In my last post I took traditional institutions to task for failing to adequately improve their program design and outdated instructional methods. I accused them of hanging on to outmoded past practices rather than changing and evolving to suit the current and future learning needs of their students. I expected some negative feedback or even outrage and a chance to debate.
So, in the spirit of creative transformation, I’ll outline in this post the characteristics of core transformational strategies and elements of design that I think should augment, or even better, replace those traditionally being implemented in many institutions. I can’t claim that these ideas are uniquely novel or entirely mine as I have referenced the contributions of many authors and organizations that propose or practice elements of educational transformation for the 21st Century, as well as analyzed my own experiences.
If we are to build learning activities and skills that can sustain us (and our students) during coming decades, they must model professional practice as well sustain life long learning. They need to be creative, flexible and enduring. The following list is not in any particular order but in future posts I’ll flesh out these concepts in more detail. I’ll address their practical implications and point to some institutions that have taken elements of these ideas to heart.
Transformation is by definition a process of dynamic change that can only be accomplished by the design and carefully considered implementation of self-evolving, transformational and open educational frameworks. This necessitates the integration of core components comprising people, processes, networks and products in the context of positive and supportive, physical and psychological environments. Choosing to implement only selected parts invariably fails to create a comprehensive, holistic and complete model that’s maximally effective in the longer term.
Successful learning practices that will be necessary for the coming decades should at the very least involve:
• authentic, relevant, real-world activities that mimic or directly incorporate the practices found in the current disciplinary culture of animation and filmmaking.
• instructional methods that frequently engage the learner in practical exercises involving observation, analysis, creative problem solving, idea generation and teamwork.
• rapid iteration: extensive practice and mastery of core competencies especially those that require sustained focus and effort.
• integrated, ubiquitous, constructive feedback and critique from a variety of reliable sources.
• supportive personal learning networks that include peer feedback, study groups and authority based mentorship (see also legitimate peripheral participant).
• metacognition: reflective practice and critical analysis focused on understanding and implementing personal learning styles and techniques, individual creative dynamics and methods of decision making.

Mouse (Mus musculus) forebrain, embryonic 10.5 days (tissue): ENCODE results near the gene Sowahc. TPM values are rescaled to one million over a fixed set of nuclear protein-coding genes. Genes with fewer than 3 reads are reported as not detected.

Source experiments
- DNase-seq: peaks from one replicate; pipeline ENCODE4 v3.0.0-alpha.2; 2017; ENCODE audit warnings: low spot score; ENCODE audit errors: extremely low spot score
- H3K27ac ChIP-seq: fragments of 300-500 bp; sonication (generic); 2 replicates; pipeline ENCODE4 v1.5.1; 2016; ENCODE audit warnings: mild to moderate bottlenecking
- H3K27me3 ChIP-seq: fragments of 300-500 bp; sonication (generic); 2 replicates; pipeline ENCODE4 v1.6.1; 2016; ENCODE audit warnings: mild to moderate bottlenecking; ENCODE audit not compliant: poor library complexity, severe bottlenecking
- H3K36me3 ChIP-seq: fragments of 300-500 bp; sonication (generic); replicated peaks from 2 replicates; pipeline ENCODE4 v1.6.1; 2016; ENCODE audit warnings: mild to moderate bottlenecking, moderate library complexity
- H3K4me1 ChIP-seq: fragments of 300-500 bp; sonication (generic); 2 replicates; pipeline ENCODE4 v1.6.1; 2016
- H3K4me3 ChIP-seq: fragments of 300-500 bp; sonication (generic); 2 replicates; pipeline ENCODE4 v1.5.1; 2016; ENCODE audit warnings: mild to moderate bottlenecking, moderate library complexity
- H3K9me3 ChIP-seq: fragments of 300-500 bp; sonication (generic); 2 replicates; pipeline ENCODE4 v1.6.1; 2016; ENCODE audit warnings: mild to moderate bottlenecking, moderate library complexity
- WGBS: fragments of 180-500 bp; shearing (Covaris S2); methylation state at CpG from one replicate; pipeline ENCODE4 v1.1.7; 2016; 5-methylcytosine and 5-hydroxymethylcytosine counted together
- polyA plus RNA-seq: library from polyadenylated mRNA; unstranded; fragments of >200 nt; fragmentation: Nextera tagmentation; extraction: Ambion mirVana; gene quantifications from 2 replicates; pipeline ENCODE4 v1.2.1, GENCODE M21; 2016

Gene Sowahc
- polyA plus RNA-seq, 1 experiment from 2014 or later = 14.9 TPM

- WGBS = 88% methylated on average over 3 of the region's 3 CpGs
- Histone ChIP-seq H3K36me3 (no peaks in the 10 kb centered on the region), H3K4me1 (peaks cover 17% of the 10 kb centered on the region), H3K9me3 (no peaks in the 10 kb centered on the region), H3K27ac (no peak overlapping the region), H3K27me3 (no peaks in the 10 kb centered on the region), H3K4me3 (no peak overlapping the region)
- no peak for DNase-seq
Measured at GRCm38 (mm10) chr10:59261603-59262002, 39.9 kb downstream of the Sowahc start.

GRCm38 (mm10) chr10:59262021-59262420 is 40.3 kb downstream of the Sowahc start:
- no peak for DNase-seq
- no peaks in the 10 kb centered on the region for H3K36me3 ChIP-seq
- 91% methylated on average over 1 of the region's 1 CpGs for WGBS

• collaboration and teamwork activities that emphasize both play and productive results.
• results-oriented, systematic creative problem solving.
• individualized, customized and flexible program designs that respond to the learner’s unique talents, interests and choice.
• polished and finished projects suitable for a graduate show reel.
Of course there are other factors we could add to the list but these I consider central to the design of a transformational framework.
Today’s authentic learning environments should also be supported by a technological infrastructure that includes high-speed Internet access for research, social networking, communications, collaboration, access to on-line tutorials and lectures, as well as the use of other mobile technologies and related services.
Increasingly, recruiters are looking for highly self-motivated and dedicated employees with strong teamwork and communications skills. They need people who are inquisitive, dedicated, focused, critically curious, know how to learn, resilient, are willing to adapt to rapid change and can contribute ideas and solutions to the production pipeline - in additional to having strong technical aptitude and artistic ability. Knowledge of software is just not enough.
In this competitive world of rapid technological change and with the industry’s escalating demand for increasingly higher levels of expertise, education and training, institutions need to be able to adapt to change and to transform their methods consistent with current and future demands. Sadly, few can move that quickly, although there are some institutions that have adopted and successfully implemented some of the ideas expressed above.
The onus is on those in positions of responsibility to make real and meaningful change by providing an enabling and creative environment so that everyone in their organization can be engaged in a collective sense of purpose and growth. Sounds a bit like a great animation production company doesn’t it?